All this posturing makes me tired. “Only got back a few minutes ago,” I say.
“ʽSo what?’” I pull the door a few inches closer and shake my head carefully. “So, I followed your report out to Hiko this morning and didn’t see anything. Boudreaux never showed, hell, nobody showed, so take your emergency—”
“C’mon, Sunday, I’m serious.”
“Me, too.” I wipe my mouth with my hand. “Go get Bob Thompson or Warren Jim; they need the hours and I need more sleep.”
“Nah, son. This crop ain’t regular—this is big casino.”
“Don’t care. Go drift.”
“General work,” he whispers, “but with political implications, understand?”
Can’t say as I do.
Outside, the wind moans like a ghost. Glancing down the hallway, Curt scowls and lets his coat fall open. Catching sight of his sidearm, my hard-luck neighbors scuttle back inside their drafty rooms and lock their doors. Pleased with himself, he grins.
“You’ll want your heavy coat. This storm has half the desert on the move.” He drags on the cigarette until its end glows red.
Again, I shake my head. What do I care about roughing up another grass-level organizer? Work one over and the union sends five more to take his place. Hell, they’re why we have job security. World’s brimful of little men too stupid to recognize when someone bigger has ’em strapped. I’ve seen what happens when people take stands against the fellows who really run things; the result is never pretty and it’s always the same. Always. Just thinking about it makes my head hurt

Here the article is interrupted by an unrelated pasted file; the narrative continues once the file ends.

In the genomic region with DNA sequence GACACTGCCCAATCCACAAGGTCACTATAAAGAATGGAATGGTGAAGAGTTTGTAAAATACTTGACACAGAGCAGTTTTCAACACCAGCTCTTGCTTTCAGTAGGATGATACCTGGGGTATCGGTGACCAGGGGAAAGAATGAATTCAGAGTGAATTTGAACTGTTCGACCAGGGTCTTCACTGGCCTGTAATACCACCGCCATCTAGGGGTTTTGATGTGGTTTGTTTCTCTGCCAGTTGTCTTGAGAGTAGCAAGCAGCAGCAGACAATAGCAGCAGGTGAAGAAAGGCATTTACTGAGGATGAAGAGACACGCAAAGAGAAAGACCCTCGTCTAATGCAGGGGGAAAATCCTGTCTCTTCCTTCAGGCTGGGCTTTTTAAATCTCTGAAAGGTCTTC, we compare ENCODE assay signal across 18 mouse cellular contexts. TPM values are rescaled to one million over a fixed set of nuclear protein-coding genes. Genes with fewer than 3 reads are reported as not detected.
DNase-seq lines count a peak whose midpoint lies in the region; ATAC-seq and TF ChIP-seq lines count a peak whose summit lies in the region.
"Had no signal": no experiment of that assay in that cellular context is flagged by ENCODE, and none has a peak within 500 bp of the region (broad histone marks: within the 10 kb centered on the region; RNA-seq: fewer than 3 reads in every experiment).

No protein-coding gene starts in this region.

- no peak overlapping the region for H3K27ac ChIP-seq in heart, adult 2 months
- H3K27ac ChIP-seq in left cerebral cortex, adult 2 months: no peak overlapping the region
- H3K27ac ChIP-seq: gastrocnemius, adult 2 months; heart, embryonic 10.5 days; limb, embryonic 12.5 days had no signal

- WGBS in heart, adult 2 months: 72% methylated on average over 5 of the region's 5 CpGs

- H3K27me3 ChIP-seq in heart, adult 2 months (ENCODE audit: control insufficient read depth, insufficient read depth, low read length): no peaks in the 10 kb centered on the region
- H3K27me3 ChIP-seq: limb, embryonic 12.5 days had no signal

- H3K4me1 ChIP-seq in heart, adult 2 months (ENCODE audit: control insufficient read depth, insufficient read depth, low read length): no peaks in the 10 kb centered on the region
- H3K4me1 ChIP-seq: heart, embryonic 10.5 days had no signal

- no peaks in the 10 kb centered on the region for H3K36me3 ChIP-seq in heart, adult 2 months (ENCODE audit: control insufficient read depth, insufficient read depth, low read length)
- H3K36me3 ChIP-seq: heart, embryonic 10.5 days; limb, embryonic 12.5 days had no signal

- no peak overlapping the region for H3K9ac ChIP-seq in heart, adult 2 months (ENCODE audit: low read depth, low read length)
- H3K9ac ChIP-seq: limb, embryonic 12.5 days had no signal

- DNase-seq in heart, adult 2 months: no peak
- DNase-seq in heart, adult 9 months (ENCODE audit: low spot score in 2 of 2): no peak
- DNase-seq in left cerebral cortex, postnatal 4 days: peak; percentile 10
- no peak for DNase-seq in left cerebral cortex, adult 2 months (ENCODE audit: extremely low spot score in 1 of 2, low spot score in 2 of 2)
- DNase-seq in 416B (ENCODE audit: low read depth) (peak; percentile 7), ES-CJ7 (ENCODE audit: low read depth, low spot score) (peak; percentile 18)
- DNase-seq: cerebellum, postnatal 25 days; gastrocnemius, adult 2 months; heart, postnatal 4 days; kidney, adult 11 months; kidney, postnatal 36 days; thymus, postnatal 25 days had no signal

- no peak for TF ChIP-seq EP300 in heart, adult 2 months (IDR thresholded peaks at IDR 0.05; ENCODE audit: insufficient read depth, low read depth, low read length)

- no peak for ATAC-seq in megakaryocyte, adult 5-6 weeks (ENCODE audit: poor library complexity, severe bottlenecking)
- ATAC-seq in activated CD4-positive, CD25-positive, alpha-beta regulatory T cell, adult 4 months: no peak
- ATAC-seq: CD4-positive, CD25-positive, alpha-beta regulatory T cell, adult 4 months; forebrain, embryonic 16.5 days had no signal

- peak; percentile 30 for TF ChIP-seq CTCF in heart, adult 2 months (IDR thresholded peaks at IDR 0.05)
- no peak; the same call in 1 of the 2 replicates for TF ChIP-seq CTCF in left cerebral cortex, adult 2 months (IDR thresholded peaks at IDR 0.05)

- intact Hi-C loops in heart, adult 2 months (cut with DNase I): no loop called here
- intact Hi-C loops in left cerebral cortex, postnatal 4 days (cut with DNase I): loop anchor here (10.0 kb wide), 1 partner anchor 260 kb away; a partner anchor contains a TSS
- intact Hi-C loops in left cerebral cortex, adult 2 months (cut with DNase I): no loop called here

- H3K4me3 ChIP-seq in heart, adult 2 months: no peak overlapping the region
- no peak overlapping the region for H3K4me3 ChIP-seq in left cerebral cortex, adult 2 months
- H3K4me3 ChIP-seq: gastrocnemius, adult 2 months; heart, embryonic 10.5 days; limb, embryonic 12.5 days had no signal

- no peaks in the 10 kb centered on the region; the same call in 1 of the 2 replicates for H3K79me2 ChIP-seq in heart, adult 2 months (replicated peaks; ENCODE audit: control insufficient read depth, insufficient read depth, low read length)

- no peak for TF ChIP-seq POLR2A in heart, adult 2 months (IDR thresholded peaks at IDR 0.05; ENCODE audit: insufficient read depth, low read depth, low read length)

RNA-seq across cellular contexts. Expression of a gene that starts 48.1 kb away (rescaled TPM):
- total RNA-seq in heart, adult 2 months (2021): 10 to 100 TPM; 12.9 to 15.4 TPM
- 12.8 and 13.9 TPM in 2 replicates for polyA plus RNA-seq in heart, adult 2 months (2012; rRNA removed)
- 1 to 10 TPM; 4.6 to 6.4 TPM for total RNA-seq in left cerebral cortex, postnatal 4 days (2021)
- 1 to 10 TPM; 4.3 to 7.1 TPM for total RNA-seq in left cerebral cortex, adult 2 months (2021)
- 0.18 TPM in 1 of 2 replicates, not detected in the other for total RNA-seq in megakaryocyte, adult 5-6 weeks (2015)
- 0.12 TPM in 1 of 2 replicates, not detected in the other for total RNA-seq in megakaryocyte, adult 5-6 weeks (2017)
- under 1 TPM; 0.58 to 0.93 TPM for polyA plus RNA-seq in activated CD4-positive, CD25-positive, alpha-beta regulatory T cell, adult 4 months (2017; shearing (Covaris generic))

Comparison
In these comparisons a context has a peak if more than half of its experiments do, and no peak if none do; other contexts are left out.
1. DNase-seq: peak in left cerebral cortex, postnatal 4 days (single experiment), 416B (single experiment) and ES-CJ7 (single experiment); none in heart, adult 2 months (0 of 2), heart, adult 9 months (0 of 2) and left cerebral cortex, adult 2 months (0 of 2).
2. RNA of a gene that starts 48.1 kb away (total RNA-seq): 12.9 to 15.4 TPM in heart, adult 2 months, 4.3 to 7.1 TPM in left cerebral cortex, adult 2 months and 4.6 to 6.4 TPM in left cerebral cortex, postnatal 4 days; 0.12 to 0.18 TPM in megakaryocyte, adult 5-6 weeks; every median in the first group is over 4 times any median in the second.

“You handle it,” I say. “You know what to do.”
I push on the door but Curt stops it with his hand.
“Wouldn’t mind if I did.” With the cigarette dangling from his mouth, he fixes me with another nasty grin. “Know a fellow named Joe McCuskey?”
This time, no snappy reply. Just the opposite, in fact: my jaw hangs slack and my tongue goes numb.
“Hear what I said?”
“Hold … hold on …”
“Yeah, you heard,” Curt says. He coughs once, a hollow boom that aggravates the pain in my skull.
Son of a bitch did this on purpose. Ran me ragged before handing me a ticking bomb. Can’t think, can’t think. Come on, stupid, figure this out.
“Joe McCuskey,” I say. “The Joe McCuskey? Where?”
“Caliente. Bastard was all by himself and nobody saw nothing.” More coughing. Spits on the floor. “Hooded him and hauled him up to the Tomcat just before this storm cut loose.”
“Bullshit. You’re bullshitting me, right?”
Now Curt looks as confused as I feel. He drops the last of his cigarette on the floor and grinds it out with his boot.